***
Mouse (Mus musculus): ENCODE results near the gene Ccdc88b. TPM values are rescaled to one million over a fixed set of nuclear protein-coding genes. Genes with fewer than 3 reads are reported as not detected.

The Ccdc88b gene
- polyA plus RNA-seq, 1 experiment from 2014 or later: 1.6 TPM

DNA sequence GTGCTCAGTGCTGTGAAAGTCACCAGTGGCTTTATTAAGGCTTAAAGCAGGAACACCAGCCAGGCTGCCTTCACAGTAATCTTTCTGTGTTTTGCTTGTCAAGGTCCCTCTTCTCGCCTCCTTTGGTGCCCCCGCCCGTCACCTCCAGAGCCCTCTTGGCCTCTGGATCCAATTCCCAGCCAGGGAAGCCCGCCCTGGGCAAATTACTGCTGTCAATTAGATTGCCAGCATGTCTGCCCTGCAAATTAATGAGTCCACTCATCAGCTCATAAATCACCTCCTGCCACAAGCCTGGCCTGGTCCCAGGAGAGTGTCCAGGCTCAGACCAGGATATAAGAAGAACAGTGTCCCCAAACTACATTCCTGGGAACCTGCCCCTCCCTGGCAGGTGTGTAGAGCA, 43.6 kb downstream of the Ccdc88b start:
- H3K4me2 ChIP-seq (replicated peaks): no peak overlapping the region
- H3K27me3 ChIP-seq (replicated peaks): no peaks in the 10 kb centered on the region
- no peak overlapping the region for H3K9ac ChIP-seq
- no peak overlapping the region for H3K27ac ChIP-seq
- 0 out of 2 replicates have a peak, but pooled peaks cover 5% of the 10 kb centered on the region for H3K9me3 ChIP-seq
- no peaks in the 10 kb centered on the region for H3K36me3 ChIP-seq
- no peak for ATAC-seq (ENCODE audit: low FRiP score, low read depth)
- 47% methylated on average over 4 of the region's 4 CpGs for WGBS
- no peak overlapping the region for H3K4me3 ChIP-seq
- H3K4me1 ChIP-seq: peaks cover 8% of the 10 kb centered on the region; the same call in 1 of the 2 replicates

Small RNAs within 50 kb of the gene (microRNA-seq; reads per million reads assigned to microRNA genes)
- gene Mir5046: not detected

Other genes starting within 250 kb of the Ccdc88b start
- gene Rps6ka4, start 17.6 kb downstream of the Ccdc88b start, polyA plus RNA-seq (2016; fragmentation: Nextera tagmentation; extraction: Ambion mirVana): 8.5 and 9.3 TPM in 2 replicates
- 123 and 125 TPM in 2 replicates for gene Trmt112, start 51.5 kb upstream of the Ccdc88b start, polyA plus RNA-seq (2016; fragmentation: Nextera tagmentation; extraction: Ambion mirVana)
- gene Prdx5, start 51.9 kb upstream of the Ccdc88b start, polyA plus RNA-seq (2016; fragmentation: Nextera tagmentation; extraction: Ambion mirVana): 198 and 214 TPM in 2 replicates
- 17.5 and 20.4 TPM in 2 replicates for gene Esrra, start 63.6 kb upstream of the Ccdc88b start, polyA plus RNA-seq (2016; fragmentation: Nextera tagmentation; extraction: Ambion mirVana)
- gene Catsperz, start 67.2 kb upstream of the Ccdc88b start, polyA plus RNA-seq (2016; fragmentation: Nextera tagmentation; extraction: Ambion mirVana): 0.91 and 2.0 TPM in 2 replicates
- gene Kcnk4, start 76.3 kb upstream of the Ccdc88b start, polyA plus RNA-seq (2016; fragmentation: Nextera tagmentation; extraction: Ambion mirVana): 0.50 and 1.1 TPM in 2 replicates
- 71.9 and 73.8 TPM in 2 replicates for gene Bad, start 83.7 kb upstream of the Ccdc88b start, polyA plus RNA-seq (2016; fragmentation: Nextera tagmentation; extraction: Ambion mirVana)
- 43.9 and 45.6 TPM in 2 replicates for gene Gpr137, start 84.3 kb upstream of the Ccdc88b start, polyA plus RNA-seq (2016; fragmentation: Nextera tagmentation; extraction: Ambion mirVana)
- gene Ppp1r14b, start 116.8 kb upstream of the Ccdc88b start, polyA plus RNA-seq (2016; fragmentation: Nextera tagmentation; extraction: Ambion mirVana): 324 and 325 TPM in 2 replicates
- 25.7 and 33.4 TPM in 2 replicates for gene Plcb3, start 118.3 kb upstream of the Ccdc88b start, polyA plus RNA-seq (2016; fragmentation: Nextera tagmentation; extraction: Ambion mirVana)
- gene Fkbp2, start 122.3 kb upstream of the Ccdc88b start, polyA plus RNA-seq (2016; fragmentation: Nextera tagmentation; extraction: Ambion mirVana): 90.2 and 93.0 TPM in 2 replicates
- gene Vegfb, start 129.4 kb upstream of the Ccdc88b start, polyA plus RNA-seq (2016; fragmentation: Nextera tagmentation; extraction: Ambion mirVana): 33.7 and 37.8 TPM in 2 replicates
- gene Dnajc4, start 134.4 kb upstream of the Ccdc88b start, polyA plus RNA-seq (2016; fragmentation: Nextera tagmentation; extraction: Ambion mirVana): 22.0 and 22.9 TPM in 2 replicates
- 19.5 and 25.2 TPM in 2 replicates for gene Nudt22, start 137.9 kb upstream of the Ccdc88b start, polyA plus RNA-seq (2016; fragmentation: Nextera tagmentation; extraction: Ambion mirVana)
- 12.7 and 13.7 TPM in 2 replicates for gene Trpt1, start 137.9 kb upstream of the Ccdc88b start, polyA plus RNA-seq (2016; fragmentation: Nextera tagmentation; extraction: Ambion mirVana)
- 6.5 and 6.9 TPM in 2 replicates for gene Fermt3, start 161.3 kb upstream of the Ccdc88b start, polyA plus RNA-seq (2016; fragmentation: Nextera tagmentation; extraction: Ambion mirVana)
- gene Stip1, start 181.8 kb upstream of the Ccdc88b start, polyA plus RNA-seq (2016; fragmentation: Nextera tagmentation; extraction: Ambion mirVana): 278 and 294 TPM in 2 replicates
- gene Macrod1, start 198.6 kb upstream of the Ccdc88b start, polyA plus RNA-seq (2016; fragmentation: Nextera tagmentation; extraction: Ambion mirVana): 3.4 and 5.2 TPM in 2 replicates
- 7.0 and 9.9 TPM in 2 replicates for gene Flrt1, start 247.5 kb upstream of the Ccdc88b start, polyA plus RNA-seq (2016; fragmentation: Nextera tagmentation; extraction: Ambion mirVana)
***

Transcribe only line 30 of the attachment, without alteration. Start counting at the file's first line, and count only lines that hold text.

- gene Dnajc4, start 134.4 kb upstream of the Ccdc88b start, polyA plus RNA-seq (2016; fragmentation: Nextera tagmentation; extraction: Ambion mirVana): 22.0 and 22.9 TPM in 2 replicates